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Doc: Victim bled out after long struggle

Thursday, January 31, 2013 - Updated: 5:30 PM


Recorder News Staff

FONDA -- Given the number of stab wounds inflicted on homicide victim William McDermott, a struggle 15 to 30 minutes long must have ensued with his attacker, said the forensic pathologist who performed his autopsy.

McDermott and Cheryl Goss both bled to death from their wounds in the March 2012 double homicide, said Dr. Michael Sikirica, who testified in Montgomery County Court Wednesday in the trial of accused murderer Ivan Ramos.

The resulting bloody scene has been apparent in the trial to date, further emphasized in later testimony Wednesday of State Police Serologist Cheryl Strevell.

She confirmed that dozens of items recovered at 359 Locust Ave. in Amsterdam tested positively for blood, including a sneaker seized from the home of Ramos' wife.

Sikirica said McDermott's autopsy started with collection of evidence, as there were multiple items in his body bag with him. They included an empty Newport cigarette pack, cigarette butts, a twisted/knotted piece of cellophane stuck to his body, another piece of cellophane with wax paper stuck to his abdomen, and broken glass stuck in his thigh.

McDermott was wearing a "badly cut and torn" green thermal shirt and one "dirty-appearing sock," Sikirica said.

A majority of McDermott's wounds were inflicted on his head, hands and upper body, including one that pierced his windpipe in his neck, causing him to choke on his own blood, another contributing factor to his cause of death, Sikirica said.

Sikirica rattled off more than 50 injuries inflicted on McDermott, most of which Sikirica deemed "superficial" because they didn't damage vital organs. For example, on McDermott's head alone, there were stab wounds and cuts into his nose and nostrils, another above his upper lip, an abrasion on his scalp, an "interrupted scratch," and a jagged stab wound.

"It didn't cause lethality," Sikirica said of one of the head wounds. "It was painful, but superficial."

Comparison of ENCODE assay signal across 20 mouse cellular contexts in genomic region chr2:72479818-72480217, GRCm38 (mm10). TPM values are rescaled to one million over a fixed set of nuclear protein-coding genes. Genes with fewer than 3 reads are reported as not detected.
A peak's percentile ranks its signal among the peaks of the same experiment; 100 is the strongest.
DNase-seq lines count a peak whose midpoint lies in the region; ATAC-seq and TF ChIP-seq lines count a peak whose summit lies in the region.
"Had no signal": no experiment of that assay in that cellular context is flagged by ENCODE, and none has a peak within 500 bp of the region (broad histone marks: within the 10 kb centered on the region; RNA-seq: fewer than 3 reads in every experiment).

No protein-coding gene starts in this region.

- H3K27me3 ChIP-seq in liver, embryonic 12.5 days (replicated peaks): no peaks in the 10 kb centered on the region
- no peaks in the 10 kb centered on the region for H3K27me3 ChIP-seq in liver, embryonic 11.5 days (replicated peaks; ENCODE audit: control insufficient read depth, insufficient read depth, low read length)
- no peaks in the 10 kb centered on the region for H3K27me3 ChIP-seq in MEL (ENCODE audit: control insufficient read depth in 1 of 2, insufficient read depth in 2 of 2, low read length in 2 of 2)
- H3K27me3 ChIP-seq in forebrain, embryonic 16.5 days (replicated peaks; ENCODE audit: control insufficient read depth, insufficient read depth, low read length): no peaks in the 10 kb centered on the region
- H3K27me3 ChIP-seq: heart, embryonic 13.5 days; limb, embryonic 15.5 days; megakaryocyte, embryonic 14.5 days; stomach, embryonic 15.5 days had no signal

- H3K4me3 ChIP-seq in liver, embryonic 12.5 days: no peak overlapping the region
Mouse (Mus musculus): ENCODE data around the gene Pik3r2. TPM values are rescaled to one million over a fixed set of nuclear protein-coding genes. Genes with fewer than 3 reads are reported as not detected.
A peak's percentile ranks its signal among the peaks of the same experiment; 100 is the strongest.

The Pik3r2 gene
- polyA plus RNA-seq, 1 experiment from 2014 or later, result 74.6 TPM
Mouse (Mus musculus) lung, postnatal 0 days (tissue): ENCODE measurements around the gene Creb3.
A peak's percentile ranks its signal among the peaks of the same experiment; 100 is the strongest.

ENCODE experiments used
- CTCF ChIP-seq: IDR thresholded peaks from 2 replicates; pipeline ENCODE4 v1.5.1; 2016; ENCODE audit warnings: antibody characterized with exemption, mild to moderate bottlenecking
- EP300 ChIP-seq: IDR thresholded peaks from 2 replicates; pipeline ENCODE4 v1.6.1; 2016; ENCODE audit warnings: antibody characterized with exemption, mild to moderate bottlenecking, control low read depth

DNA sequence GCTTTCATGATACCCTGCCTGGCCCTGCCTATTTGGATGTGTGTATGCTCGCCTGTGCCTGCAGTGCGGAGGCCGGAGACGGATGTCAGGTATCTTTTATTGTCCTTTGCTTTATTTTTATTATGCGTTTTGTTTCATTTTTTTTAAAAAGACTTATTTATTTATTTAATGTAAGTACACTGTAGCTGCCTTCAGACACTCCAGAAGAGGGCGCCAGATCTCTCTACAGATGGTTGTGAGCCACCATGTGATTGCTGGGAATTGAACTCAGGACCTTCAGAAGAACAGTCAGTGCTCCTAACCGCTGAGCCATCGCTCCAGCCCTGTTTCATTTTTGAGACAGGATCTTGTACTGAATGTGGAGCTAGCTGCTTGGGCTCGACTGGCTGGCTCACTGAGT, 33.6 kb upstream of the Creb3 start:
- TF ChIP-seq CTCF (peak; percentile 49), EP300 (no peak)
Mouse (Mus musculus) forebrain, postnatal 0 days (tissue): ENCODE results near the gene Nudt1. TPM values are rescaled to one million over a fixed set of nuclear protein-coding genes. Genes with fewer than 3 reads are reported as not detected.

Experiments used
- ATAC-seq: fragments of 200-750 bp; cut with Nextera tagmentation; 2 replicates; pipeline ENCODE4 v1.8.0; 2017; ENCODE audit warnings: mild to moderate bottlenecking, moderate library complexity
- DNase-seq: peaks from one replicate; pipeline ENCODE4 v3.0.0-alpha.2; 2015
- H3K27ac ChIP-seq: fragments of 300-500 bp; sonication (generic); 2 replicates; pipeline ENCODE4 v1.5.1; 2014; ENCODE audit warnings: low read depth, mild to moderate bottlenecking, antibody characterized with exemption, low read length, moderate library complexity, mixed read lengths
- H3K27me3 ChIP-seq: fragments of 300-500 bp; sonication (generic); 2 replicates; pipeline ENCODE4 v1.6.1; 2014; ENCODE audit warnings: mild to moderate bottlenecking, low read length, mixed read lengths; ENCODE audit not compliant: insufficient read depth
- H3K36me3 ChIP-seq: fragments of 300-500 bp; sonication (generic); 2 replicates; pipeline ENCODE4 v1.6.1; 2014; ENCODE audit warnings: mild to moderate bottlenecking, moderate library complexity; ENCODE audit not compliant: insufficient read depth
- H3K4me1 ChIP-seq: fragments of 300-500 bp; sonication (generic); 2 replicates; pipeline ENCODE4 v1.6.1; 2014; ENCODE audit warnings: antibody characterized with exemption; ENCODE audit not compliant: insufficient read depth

In addition to the deep stab to his larynx, McDermott's neck suffered incise wounds, scratches, and deeper, jagged wounds. On his torso, there was a trio of unilateral cuts along his shoulder, multiple cuts on his chest, and stab wounds across his back and belly.

On his arms, Sikirica said McDermott had wounds where the blade tip entered the skin in one place and exited in another, "lifting up flaps of skin."

On his legs, McDermott had abrasions on his knees, a wound on his upper thigh, and a long scratch from his calf to ankle.

Though not fatal by themselves, the summation of the wounds was deadly, and caused significant bleeding, Sikirica said.

Sikirica said Goss was wearing jeans, a shirt, underwear, and socks. He retrieved change from her pockets, as well as a disposable lighter, and a twisted Baggie of a substance that could have been a narcotic, Sikirica said.

In addition to hair and other samples, Sikirica said he recovered a piece of metal from her neck that appeared to be a piece of a zipper.

Like McDermott, Goss had a number of superficial wounds, Sikirica said. She had cuts on her scalp, and a series of three wounds on her neck that "crossed each other" toward a deeper stab wound.

She also had two wounds in the soft tissue of her neck that pierced through into the base of her tongue, but the most serious of the wounds was one to the clavicle vein in her lower neck and chest area, Sikirica said.

This wound caused Goss to hemorrhage and die, said Sikirica, as she lost a fifth of her blood volume into her chest cavities.

Goss also had stab wounds on her back, abdomen and arms.

Both victims had defensive wounds on their hands, said Sikirica, including a significant number on McDermott.

He said the V-shape wounds in between McDermott's index fingers and thumbs were consistent with someone grabbing a sharp object. Sikirica was further able to determine the weapon was a blade because of the blunt square shape on one end of the wounds.

During his cross-examination, Ramos' Attorney Mark Juda asked Sikirica if he could tell whether more than one assailant participated in the crime. Sikirica said no.

Strevell took the stand in the afternoon, the only other witness to testify Wednesday. In addition to swabs of blood from the scene, Strevell tested for the presence of blood in a sexual assault kit performed on Goss. Results were positive, but tests for semen were negative, Strevell said.

Strevell additionally testified about the Nike sneakers police linked to the scene in testimony Tuesday. She said though swabs for blood on the left sneaker were negative, three of four swab sites on the right sneaker tested positively.

Juda objected to that evidence's submission on the grounds the sneakers' recovery and transport didn't follow "the proper chain of command." His objection was overruled.

Strevell's testimony set the basis for State Police forensic scientist Brian Murphy, who will testify today about the DNA in the objects Strevell tested.

Murphy is expected to be the last witness before District Attorney James Conboy's case rests. Juda said he has witnesses scheduled to testify Friday.


Comments made about this article - 1 Total

Posted By: eve On: 1/31/2013

Title: A very sick man

After reading the detailed description of both victims injuries, clearly this man is sick! No humanity

Comment on this article

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